Capable of monitoring the entire transaction path
One significant oversight in API monitoring is the narrow focus on components that lie within the boundary of an organization's network. Remember that APIs commonly rely on several external touchpoints, including third-party services and various elements on the public internet, to complete a transaction.
Consider monitoring tools that can help you analyze the entire transaction path and the influence of the public internet and various third-party components on your API response times.
Synthetic and Real User Monitoring (RUM): Simulating and verifying reality
We’ve discussed monitoring techniques like tracing that help isolate problems along the transaction path; in this section, we will discuss synthetic and real-user monitoring (RUM) that pertains to what the end-users actually experience in contrast to how the application environment is performing. Measuring the end-user experience helps avoid scenarios where the known API end-points are functioning as expected, but the end-users still experience a slow user interface response time due to unforeseen issues along the transaction path.
Synthetic monitoring also serves as a control experiment in your API landscape, allowing you to run ‘what if’ scenarios with changing user traffic. During low or no workload periods, this approach simulates API calls to generate performance data. As a result, you obtain a consistent baseline to measure when the system is under stress or even when the user traffic is minimal or temporarily non-existent. Synthetic monitoring offers a reliable and repeatable transaction emulation that eliminates the possibility of misbehaving end-user client devices (such as a desktop computer being slow) confusing the readings.
More importantly, when applications are accessed from diverse networks, synthetic monitoring can emulate calls from various geographic locations and provider networks and help you test the API's performance across these multiple pathways. While synthetic tests provide scripted insights, utilizing real user monitoring (RUM) helps capture unscripted, real-world interactions. For instance, synthetic tests could reveal that an API performs optimally in North America but shows latency in Asia; RUM could validate this by showing user complaints or slower transaction times in the latter region. This blend gives you an all-encompassing internal and external view of your API's performance, ensuring all your users experience consistent and optimal API performance regardless of where they connect globally.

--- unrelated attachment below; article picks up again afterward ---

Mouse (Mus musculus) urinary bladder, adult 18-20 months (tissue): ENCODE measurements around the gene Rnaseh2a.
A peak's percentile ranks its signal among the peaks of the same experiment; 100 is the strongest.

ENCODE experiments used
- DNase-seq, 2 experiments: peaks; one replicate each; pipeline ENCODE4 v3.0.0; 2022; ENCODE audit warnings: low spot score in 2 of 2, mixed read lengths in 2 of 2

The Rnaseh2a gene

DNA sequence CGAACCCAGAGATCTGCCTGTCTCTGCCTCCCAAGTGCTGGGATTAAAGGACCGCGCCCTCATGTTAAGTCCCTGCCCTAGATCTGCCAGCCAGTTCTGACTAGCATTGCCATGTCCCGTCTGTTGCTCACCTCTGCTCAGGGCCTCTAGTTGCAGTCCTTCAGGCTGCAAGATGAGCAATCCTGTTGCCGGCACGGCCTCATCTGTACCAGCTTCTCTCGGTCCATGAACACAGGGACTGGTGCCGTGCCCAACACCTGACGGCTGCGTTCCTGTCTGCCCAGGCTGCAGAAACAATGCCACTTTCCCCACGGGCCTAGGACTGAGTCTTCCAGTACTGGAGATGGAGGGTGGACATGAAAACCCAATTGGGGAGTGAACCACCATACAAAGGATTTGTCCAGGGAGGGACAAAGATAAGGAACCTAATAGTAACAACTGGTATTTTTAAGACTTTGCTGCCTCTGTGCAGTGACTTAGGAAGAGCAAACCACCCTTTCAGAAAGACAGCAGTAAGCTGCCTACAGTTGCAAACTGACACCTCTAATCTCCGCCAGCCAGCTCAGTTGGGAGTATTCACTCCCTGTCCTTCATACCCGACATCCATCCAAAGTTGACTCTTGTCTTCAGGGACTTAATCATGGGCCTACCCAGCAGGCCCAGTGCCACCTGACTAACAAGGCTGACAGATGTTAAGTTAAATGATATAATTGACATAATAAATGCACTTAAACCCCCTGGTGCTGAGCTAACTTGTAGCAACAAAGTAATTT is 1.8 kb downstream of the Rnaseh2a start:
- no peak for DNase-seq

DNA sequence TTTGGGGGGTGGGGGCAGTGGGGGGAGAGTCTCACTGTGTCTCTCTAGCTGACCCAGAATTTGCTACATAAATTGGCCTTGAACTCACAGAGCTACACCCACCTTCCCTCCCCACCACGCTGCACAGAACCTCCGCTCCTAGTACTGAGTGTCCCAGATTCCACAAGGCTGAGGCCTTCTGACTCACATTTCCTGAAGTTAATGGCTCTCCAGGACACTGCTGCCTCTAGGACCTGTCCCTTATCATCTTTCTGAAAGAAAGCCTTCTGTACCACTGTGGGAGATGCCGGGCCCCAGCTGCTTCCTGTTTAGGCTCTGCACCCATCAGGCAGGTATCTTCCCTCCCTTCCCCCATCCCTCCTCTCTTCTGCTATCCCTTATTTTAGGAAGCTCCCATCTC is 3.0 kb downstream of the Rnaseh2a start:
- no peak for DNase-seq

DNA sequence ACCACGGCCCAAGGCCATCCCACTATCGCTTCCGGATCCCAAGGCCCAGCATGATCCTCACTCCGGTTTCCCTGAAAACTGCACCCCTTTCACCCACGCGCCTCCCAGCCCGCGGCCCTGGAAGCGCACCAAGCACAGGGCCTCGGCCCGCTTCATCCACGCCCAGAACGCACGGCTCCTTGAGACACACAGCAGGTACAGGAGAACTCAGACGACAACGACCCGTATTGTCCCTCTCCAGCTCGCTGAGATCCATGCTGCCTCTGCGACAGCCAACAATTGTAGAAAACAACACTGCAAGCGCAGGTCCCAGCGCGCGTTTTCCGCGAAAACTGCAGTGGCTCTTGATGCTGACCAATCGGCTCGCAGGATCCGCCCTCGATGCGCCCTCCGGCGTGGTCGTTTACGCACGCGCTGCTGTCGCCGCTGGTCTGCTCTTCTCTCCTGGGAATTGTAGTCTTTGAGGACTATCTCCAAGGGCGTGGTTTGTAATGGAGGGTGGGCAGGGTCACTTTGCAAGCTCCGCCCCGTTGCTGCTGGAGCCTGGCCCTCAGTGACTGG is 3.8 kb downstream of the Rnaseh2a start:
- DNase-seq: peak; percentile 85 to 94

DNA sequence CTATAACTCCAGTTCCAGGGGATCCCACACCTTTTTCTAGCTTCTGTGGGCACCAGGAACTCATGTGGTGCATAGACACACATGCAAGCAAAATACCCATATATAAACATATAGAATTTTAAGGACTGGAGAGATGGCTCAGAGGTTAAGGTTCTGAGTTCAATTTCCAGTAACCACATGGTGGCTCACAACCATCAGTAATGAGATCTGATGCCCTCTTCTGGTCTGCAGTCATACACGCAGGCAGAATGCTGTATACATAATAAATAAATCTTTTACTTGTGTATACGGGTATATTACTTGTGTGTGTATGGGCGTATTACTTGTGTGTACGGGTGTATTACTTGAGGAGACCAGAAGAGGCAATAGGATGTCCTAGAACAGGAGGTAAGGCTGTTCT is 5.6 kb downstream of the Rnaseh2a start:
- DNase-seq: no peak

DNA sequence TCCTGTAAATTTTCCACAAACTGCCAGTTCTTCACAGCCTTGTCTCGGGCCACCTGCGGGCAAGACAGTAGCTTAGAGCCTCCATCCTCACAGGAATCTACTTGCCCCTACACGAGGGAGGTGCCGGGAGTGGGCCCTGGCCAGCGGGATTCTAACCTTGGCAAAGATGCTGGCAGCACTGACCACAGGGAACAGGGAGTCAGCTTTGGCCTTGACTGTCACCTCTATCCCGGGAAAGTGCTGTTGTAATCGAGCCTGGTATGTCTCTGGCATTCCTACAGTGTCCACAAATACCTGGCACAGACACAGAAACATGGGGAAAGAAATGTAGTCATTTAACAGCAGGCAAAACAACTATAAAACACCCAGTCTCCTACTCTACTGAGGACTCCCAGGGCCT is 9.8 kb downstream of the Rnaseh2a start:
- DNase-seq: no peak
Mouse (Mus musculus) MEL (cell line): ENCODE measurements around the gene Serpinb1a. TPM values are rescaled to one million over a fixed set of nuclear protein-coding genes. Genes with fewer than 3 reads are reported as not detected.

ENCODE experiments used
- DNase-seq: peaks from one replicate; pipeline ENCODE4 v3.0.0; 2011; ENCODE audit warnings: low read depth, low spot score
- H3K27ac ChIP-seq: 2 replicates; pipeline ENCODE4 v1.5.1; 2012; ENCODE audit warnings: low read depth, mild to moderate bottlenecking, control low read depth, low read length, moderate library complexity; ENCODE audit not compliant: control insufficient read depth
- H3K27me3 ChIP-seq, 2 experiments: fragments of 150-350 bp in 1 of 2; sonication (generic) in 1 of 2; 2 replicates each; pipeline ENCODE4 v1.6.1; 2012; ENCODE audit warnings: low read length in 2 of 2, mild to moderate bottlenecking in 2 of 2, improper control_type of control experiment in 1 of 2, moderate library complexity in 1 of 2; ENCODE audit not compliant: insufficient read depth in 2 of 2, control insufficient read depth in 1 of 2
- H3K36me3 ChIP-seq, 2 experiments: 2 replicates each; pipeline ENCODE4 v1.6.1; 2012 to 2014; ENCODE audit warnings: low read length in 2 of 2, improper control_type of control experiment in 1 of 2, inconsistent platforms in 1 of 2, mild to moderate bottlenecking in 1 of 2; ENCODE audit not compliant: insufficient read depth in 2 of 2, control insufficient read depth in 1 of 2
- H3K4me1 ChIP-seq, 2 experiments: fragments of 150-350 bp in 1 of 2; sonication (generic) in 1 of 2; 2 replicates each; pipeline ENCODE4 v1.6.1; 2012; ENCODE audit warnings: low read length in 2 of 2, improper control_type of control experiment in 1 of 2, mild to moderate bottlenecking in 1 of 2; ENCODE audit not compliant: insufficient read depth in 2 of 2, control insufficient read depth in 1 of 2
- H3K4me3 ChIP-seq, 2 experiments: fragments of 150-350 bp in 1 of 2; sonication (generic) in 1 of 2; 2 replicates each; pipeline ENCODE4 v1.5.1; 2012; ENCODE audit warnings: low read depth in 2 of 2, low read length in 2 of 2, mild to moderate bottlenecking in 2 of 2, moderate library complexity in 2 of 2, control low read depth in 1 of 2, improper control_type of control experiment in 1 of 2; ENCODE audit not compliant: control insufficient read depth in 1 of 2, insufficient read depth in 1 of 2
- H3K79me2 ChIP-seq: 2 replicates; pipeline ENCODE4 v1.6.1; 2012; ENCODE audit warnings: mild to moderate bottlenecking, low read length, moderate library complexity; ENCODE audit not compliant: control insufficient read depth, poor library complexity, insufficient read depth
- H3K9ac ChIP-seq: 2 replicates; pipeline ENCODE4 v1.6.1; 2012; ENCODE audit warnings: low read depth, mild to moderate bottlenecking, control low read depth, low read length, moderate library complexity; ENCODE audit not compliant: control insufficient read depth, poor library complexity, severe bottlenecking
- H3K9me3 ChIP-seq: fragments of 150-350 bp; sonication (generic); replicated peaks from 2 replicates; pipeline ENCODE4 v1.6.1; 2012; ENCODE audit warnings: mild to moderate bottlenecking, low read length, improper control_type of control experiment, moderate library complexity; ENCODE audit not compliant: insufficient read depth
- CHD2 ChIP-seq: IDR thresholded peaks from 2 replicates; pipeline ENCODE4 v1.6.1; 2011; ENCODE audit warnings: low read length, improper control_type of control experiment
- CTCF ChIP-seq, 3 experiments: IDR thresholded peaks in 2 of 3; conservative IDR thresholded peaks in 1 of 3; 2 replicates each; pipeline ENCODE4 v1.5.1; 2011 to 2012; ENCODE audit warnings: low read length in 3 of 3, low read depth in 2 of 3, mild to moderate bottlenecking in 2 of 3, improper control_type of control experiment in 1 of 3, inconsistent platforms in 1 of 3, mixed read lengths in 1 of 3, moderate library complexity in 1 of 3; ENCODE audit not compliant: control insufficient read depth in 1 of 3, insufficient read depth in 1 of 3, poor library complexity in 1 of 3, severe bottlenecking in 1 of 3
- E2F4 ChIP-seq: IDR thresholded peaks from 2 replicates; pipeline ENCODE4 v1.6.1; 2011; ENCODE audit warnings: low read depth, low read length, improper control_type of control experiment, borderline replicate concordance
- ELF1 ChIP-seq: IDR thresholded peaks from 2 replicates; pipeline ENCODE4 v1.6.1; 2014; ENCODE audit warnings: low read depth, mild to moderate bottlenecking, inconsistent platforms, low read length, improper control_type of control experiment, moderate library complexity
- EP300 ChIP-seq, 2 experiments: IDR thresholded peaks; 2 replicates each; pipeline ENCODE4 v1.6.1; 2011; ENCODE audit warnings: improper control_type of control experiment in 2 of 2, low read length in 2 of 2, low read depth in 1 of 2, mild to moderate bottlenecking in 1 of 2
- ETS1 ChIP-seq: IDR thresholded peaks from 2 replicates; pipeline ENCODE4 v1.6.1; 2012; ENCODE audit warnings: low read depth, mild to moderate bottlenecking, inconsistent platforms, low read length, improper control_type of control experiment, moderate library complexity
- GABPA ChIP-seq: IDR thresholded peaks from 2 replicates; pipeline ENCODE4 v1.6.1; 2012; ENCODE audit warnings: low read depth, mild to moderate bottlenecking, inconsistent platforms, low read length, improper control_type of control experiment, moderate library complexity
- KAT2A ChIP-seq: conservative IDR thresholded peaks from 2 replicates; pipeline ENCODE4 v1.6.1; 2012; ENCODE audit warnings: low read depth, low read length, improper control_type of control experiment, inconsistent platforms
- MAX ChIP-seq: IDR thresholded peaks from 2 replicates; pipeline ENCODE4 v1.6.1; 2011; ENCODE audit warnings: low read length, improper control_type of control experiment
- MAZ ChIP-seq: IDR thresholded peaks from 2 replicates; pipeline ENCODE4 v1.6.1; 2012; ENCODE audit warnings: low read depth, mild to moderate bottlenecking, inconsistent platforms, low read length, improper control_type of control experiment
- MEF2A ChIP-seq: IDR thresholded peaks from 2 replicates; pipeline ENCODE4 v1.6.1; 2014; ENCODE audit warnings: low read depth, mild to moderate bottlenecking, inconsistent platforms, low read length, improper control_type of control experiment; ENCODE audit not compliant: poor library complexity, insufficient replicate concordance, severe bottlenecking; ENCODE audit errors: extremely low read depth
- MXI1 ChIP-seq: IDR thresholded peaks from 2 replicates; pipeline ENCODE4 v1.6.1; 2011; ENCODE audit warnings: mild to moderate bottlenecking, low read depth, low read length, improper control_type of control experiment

User-centric monitoring: Beyond platform and browser variability
Choose a tool that employs user-agent parsing to segregate metrics by browser and OS, which ultimately helps enrich your data pool. Look for features that allow you to segment metrics across varying dimensions for targeted optimization. Can you filter performance data by the amount of available memory on a user's device? Can you distinguish between urban and rural user experiences? Such multi-dimensional analysis turns data into a more navigable structure, making it easier to locate that one performance issue that might be affecting a specific user segment. The chosen tool should also facilitate client-side real user monitoring (RUM) to capture metrics derived from actual end-user usage, like load time and transaction success rate by platform and browser type.
Navigating unseen delays: DNS, ISPs, and CDNs
Slow DNS lookups, delayed routes through ISPs, or unresponsive Content Delivery Networks (CDNs) introduce unexpected latency in your API responses. Consider tools that offer intelligent alerting to flag issues like DNS propagation delays or CDN cache misses. This should also include traceroute diagnostics that help visualize network bottlenecks at each hop.
Support for the OpenTelemetry open-source framework
While observability signals are foundational, instrumentation lays the groundwork to expose the system’s internal state through traces, metrics, and logs as telemetry data.